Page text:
Rapid fluid inclusion data
for exploration (decrepitation)
In August 2013, a suite of magnetite samples was collected from old minesites in the Bergslagen area in southern Sweden. The aim was to determine if decrepitation could recognize differences between magnetite samples despite the regional metamorphism.
The Bergslagen region in southern Sweden has been a major mining
area since the 15th century. This region was a major source of
iron in early times because there were many deposits of magnetite
which was reduced to iron using charcoal from the local forests.
Silver and copper were also mined. In the 20th century there were
many magnetite mines supplying iron ore, but most of these have
now closed. The focus now is on base metal deposits, usually in
skarns and often associated with magnetite.
Fluid inclusions within magnetite could assist in exploration for
the hydrothermal systems which have formed the numerous skarn
deposits, which contain base metals and gold. Baro-acoustic
decrepitation is able to provide fluid inclusion data in magnetite
although magnetite is unsuitable for conventional
microthermometric methods of studying fluid inclusions because it
is opaque. However, the Bergslagen area studied has been
regionally metamorphosed to greenschist facies which may have
overprinted the fluid inclusions related to earlier mineralising
events. To investigate this, magnetite samples were collected from
numerous old mines and workings and analyzed by baro-acoustic
decrepitation. If regional metamorphism had "reset" the fluid
inclusion assemblages, then all the decrepitation results across
the province should be practically identical.
The results of this study confirm that the regional
Sveconorwegian metamorphism does not erase or conceal the
original fluid inclusion signatures in magnetite because
there are numerous and varied decrepitation responses across this
suite of samples, despite the uniform greenschist facies
metamorphism in this area.
The variations observed in this study can be matched with
expected variations in the type of deposit, either BIF or skarn or
apatite type and these decrepitation patterns match type examples
from deposits around the world, which are documented on this
website. (See the links after the summary at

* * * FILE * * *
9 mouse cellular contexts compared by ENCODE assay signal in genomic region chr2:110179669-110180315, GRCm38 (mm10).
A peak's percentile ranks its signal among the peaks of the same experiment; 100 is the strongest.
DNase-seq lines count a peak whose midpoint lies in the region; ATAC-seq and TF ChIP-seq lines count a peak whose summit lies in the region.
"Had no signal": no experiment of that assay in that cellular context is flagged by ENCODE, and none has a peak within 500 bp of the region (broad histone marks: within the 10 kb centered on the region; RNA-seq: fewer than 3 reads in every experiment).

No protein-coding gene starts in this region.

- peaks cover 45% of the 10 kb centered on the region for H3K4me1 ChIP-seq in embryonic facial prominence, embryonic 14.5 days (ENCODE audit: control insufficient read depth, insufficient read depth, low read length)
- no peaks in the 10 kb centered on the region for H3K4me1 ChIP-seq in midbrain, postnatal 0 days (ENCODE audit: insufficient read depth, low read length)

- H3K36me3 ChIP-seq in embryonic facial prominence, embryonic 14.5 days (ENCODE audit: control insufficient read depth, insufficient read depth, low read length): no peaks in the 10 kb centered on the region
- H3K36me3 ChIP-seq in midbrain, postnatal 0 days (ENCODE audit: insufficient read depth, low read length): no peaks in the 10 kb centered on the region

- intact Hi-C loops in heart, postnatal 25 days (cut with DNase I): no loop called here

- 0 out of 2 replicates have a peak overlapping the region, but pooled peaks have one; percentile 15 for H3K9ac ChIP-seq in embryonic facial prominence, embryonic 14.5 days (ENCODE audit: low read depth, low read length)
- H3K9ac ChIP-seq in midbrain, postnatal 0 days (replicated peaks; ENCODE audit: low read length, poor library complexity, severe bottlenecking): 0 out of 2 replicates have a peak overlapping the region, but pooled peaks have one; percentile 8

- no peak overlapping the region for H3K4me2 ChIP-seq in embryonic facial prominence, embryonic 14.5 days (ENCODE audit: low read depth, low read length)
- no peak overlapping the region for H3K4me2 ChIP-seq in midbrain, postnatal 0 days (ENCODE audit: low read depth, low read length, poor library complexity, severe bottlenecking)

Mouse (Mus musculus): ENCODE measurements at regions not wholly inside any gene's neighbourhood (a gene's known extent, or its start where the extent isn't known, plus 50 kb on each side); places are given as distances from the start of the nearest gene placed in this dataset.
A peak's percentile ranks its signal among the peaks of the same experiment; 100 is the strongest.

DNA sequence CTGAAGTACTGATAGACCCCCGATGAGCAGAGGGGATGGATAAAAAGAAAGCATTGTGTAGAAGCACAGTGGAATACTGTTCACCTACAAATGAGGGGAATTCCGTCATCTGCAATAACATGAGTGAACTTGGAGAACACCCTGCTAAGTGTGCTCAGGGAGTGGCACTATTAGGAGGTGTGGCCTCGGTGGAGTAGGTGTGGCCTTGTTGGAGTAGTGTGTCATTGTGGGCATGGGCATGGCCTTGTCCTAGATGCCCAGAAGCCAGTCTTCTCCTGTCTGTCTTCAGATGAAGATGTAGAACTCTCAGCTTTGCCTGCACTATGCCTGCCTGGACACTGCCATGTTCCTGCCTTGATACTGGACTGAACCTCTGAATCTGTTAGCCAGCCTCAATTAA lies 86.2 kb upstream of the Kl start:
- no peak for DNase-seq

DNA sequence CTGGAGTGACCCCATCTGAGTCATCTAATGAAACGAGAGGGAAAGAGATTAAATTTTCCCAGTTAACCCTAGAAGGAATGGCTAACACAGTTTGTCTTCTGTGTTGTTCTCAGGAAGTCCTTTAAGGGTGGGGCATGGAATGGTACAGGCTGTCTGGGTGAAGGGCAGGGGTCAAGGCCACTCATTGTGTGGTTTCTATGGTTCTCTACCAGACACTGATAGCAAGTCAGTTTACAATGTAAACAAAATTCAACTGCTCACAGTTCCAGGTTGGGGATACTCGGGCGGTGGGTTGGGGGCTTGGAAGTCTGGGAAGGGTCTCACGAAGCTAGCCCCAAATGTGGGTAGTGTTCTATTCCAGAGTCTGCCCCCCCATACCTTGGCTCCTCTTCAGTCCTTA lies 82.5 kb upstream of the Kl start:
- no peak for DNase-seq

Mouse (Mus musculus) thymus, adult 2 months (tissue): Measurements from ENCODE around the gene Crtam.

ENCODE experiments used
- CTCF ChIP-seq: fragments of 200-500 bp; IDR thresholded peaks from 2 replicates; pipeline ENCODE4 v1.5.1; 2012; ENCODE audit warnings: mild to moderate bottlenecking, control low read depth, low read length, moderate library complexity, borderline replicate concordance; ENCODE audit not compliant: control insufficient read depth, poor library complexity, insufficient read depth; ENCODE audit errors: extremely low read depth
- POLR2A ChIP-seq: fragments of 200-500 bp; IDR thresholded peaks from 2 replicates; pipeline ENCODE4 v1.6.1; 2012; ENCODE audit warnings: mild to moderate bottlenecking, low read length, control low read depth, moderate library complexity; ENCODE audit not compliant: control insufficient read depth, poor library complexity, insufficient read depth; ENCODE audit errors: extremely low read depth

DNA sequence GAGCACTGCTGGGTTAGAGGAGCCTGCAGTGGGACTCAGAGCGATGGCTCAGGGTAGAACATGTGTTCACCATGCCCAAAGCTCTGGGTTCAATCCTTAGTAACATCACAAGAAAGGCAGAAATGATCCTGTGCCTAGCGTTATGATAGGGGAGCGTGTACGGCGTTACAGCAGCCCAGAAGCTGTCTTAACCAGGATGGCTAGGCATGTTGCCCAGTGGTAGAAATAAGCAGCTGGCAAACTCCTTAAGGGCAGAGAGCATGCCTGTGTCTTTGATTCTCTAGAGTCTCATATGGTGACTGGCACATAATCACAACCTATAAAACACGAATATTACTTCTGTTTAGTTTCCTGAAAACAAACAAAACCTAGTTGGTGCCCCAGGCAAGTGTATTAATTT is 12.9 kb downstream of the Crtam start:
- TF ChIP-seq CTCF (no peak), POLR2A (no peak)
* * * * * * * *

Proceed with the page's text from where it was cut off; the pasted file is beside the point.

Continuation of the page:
the end of this page) This suggests the possibility that the
decrepitation signatures can assist in categorising the magnetite
ore deposit type, although it would be advisable to use this with
caution in the absence of additional confirmatory evidence.
Baro-acoustic decrepitation of magnetite samples could provide
important information to aid mineral exploration. The
multiple samples collected at each locality show interesting
variations which suggests that it should be possible to map out
local scale decrepitation patterns. These may well be related to
economic mineralisation distribution, but this study did not
include sufficient samples or any chemical analyses to confirm
Although fluid inclusions cannot be seen in magnetite because it
is opaque, the decrepitation method can provide some information
on the fluid inclusions and thus on the origin and hydrothermal
history of magnetite, and other opaque minerals. This
information can be useful in mineral exploration by providing
"fingerprints" of the hydrothermal events and mapping out
local variations within these hydrothermal cells, which can help
to identify potentially mineralised cells and to target
economically mineralised zones within these cells.
Location of the Bergslagen region (BR) in southern Sweden
The Bergslagen area sampled in this study has been affected by 2
regional metamorphic events with contact metamorphism and skarn
formation associated with granite intrusions occurring between
these 2 regional events. The regional metamorphic grade of the
younger metamorphism is upper greenschist to amphibolite. In the
area of this study (which was limited to eastern Bergslagen) this
regional metamorphic grade is greenschist facies.
This geological description is from the SGA excursion guidebook, August 2013, Rodney Allen, Nils Jansson & Magnus Ripa (eds.)